Social Distancing

Just like we've been conditioned by airport security over the past two decades to take everything out of our pockets, place them into a tray, and send it through an x-ray machine in order to prevent any dangerous items from getting onto passenger airplanes, so too for the past year the response to the Coronavirus pandemic has conditioned us to maintain the proper Threat Zone distances, which happen to be the same reaction distances for self-defense; distances I first introduced in Black Belt Magazine back in 2005. Now, here we are over 15 years later, and the world has standardized these very distances.

Social Distance
Photo: The Coronavirus has inadvertently taught everyone the Threat Zone distances for self-defense. This photo shows a church security team, that I was training during the pandemic, how to maintain the proper distances when making contact with an "unknown" person. The gentlemen on the left (wearing a blue hoodie, and the other in a brown T-shirt) are church security officers greeting the woman on the right, who was demonstrating suspicious behavior before walking up to the outdoor church service open to the public. Therefore, they maintain the 6 feet social distancing rule, which also happens to be the minimum distance for dealing with an unknown (the Yellow Zone). In the scenario it turns out that the woman was not a threat, but extremely distressed by the recent death of her husband due to COVID-19. Realistic scenarios are how best to train people for real life incidents.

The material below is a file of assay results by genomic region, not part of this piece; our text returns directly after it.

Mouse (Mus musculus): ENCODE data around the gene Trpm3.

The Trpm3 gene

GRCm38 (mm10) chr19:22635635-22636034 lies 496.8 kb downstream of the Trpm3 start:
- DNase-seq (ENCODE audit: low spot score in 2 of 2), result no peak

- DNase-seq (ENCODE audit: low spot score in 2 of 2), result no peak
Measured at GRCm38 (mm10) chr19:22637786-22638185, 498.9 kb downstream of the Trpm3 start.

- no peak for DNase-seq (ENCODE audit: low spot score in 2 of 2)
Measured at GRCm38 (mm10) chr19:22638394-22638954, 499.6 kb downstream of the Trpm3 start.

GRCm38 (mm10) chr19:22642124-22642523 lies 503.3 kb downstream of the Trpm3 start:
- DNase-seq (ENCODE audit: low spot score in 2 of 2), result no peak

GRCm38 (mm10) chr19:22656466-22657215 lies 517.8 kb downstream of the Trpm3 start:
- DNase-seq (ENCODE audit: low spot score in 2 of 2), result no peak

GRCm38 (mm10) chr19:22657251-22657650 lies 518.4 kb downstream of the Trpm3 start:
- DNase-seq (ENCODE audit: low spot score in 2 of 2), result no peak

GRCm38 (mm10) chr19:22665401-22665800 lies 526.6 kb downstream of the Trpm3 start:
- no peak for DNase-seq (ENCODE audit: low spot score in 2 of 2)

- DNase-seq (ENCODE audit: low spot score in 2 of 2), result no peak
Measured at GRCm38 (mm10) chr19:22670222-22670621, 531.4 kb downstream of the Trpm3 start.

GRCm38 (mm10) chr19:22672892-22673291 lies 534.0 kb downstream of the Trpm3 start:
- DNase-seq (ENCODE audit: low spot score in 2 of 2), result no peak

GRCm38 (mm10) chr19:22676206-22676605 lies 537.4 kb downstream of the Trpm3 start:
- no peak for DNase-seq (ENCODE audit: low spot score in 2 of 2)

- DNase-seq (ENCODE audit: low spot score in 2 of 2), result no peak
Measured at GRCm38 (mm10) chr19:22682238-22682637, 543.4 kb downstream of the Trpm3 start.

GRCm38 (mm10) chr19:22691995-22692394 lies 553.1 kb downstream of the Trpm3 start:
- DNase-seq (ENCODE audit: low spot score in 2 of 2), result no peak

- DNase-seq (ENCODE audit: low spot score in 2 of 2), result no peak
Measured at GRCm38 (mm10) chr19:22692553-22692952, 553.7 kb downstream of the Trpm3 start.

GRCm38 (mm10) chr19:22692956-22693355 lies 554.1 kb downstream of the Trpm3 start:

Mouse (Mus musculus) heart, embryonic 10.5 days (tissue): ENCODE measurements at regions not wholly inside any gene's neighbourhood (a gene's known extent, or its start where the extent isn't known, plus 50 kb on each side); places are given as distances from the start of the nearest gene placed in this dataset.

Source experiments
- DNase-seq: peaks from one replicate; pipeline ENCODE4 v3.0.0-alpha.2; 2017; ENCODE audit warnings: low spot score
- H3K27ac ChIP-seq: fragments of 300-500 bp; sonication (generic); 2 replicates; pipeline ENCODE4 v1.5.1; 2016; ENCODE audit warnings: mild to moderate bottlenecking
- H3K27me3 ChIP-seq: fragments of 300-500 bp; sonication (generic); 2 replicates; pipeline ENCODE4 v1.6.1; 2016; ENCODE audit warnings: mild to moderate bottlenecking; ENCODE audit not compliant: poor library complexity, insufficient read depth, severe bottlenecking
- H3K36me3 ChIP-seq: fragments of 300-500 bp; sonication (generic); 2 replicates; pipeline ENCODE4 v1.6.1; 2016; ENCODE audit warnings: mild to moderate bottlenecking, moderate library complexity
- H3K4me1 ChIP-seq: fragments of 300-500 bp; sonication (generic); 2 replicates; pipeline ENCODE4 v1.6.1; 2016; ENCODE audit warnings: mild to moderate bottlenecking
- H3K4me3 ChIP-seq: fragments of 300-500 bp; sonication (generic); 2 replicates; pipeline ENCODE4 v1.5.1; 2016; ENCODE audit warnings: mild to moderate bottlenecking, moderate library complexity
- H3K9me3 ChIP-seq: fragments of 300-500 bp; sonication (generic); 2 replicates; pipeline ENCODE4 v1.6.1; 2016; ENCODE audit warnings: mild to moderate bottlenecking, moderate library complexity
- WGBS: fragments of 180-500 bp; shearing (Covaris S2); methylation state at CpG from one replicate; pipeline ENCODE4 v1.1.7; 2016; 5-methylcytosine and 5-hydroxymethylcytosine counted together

North Americans know to keep a social distance of 6 feet (2 meters), as recommended by the U.S. Centers for Disease Control and Prevention (CDC), and for the rest of the world it is 1 meter (3 feet), as recommended by the World Health Organization (WHO). As much as it has been a pain in the ass to keep these distances from other people for a year standing in lines to grocery stores, banks, or even to get a vaccine shot, the Threat Zone distances are now part of your muscle memory as a result of all the repetition you've done for a year. This is good. Let me explain.

Criminals and terrorists are not ghosts. They don't just suddenly appear in front of you out of thin air and attack you. They either move up to you, their prey, or they wait for you to walk into their trap. It's only unaware people that experience a "surprise attack." As such, you must keep everyone you come into contact within the proper Threat Zone for any self-defense or social situation: Yellow Zone, Orange Zone, and Red Zone.


Yellow Zone Self Defense This graphic visually shows the Yellow Zone from above. The man on the left is a transient asking for some money of the person on the right, who represents you, in maintaining a proper reaction distance of 6 feet (2 meters) upon initial contact. This is also the social distancing recommendation by the U.S. Centers for Disease Control and Prevention that North Americans followed.

This is the minimum distance you must maintain between you and an unknown person (an "unknown" is someone you don't know is armed or not, or whether he or she has hostile intentions) is 6 feet away (2 meters). This is the distance of two large steps, the same way combat military personnel learn land navigation with a pace counter. This also happens to be what law enforcement officers refer to as "interrogation distance" or "field interview" distance, which is the minimum distance that they stand at when speaking to a reporting party, witness, involved, or suspect.